Jack Whitten, Delta Group II, 1975, acrylic on canvas, 1.3 x 2.3 m. Courtesy: Hauser & Wirth © Jack Whitten 

The Civil Rights era in the United States marked an efflorescence of black creative expression closely linked to sustained political activism in the wake of the upheavals of 1968.  The Black Arts Movement described a national array of projects informed by internationalist affinities and a shared diasporic history. During this period, Whitten’s relationship to the project of black liberation was indirect, but meaningful. While some artists eschewed the language of abstraction for more popular or polemical forms, Whitten’s engagement with the surfaces of his compositions grew more nuanced. At the same time, the Art Workers’ Coalition began to question the frontier between fine art and the conditions of labour, and the Black Emergency Cultural Coalition (BECC) directly pressured museums to hire black curators and exhibit work by younger artists of colour. The BECC’s advocacy arguably led to a dozen solo shows at the Whitney Museum, by artists such as Alma Thomas and Alvin Loving and, in 1974, Whitten’s own solo institutional debut.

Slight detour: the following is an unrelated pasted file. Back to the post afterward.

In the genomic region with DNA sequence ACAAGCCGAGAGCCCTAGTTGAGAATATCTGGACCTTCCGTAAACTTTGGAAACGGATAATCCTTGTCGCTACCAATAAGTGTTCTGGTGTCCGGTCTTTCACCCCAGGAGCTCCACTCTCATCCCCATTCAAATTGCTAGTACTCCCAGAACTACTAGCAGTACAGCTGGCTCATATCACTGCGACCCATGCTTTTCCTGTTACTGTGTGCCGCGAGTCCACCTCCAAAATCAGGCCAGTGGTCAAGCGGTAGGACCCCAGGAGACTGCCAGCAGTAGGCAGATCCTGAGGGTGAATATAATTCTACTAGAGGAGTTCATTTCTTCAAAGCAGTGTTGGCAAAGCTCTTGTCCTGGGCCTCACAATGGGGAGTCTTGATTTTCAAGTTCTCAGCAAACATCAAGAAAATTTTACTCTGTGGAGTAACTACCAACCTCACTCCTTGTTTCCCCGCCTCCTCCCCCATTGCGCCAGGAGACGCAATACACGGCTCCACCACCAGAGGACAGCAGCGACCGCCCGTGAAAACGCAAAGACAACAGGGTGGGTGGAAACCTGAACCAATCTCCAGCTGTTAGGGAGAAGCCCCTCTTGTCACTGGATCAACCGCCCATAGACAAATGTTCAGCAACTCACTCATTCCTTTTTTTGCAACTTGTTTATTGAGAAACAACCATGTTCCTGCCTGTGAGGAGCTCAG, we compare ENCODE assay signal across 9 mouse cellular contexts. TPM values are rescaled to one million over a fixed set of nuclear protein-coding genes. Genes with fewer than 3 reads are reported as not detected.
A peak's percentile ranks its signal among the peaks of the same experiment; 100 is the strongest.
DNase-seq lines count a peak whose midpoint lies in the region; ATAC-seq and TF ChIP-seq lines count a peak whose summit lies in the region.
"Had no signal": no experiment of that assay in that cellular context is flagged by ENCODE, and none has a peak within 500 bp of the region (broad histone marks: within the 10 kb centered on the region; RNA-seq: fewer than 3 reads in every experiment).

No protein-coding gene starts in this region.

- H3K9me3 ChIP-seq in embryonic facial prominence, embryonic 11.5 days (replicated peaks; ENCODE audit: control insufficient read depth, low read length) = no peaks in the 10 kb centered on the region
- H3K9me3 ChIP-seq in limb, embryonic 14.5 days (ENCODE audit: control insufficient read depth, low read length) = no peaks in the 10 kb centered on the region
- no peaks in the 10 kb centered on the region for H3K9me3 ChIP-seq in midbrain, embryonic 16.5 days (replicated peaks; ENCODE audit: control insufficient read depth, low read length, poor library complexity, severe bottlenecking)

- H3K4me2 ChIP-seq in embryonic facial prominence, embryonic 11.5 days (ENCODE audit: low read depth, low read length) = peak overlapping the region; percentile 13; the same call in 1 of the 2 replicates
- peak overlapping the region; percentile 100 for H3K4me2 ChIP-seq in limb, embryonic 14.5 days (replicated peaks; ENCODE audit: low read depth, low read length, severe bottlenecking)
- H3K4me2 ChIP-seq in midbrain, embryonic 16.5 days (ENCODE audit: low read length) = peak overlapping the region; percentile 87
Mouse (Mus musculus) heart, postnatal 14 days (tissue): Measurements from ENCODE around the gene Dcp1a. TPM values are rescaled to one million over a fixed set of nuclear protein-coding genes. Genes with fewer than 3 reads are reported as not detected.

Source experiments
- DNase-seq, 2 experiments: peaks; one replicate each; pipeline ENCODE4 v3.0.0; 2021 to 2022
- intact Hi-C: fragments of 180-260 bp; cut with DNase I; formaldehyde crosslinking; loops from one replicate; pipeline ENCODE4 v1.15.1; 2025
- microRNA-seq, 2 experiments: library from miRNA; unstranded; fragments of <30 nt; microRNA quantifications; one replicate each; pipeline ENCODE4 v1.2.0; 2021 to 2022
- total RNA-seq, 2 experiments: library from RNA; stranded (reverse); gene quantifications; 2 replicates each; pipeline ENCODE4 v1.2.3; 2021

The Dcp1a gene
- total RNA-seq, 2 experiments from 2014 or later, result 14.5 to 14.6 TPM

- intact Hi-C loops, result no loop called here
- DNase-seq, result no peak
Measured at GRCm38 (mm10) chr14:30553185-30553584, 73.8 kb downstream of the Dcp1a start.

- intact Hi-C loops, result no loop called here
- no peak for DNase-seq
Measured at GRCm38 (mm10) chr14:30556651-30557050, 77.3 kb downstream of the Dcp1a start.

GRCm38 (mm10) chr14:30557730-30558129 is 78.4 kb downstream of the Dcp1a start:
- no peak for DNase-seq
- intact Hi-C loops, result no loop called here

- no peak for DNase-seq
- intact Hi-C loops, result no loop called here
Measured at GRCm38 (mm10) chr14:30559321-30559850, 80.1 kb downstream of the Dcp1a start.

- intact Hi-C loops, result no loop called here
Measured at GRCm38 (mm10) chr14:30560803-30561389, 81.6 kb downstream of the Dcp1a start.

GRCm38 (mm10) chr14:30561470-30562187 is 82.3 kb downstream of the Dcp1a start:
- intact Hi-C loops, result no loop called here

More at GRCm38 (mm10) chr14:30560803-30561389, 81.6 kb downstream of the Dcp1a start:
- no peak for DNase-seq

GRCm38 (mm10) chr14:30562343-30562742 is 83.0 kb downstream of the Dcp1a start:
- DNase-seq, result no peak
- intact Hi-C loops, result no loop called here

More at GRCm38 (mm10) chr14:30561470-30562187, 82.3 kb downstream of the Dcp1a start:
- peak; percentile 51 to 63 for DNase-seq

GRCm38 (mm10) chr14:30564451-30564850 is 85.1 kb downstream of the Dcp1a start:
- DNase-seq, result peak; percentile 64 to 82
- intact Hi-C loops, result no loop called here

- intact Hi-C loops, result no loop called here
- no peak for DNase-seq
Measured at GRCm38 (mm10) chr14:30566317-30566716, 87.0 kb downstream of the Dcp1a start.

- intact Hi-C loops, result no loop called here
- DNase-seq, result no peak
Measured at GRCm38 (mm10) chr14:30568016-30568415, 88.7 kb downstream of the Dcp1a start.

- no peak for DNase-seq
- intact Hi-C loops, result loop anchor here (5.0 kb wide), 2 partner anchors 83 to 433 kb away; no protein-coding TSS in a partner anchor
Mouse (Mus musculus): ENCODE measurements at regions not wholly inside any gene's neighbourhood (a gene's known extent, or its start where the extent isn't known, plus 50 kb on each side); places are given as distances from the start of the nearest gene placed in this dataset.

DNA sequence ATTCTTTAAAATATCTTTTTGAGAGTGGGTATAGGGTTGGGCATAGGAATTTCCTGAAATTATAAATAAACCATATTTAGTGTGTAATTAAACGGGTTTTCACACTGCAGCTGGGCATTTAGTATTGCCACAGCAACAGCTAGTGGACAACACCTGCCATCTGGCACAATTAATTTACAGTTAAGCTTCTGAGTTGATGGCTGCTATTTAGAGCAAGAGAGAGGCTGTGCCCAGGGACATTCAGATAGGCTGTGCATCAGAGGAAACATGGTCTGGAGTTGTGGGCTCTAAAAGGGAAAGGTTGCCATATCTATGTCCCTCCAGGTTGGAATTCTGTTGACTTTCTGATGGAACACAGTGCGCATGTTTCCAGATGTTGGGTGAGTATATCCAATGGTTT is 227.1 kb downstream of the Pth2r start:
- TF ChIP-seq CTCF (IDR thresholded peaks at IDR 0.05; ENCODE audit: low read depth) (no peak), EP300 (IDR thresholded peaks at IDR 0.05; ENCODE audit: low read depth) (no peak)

Jack Whitten, NY Battleground, 1967, oil on canvas, 1.5 x 2.1 m. Courtesy: the artist and Hauser & Wirth © Jack Whitten

By then, Whitten had arrived at a signature method of building up layers of acrylic paint and drawing a tool across the surface – an afro pick, blade or rubber squeegee purchased on nearby Canal Street. These ‘slab’ paintings challenged the post-painterly currents of the day, suggesting at once the ethereal light of Jan Vermeer or Mark Rothko, and alluding to the ‘process-based’ abstraction of which he was a forerunner. Many will remember the late 1960s as the time when the modernist fever finally broke, when the ever-narrowing pursuit of flatness and optical purity was revealed as a blind alley at best, or a whitewashing fantasy at worst. Whitten seemed to have learned from the debates of the late 1960s but had little patience for their orthodoxies, pursuing his own synthetic vision. Around 1970 he began to describe the material supports of his paintings as ‘developers’, and his disrupted surfaces not so much pictures, but energetic imprints, like a photograph.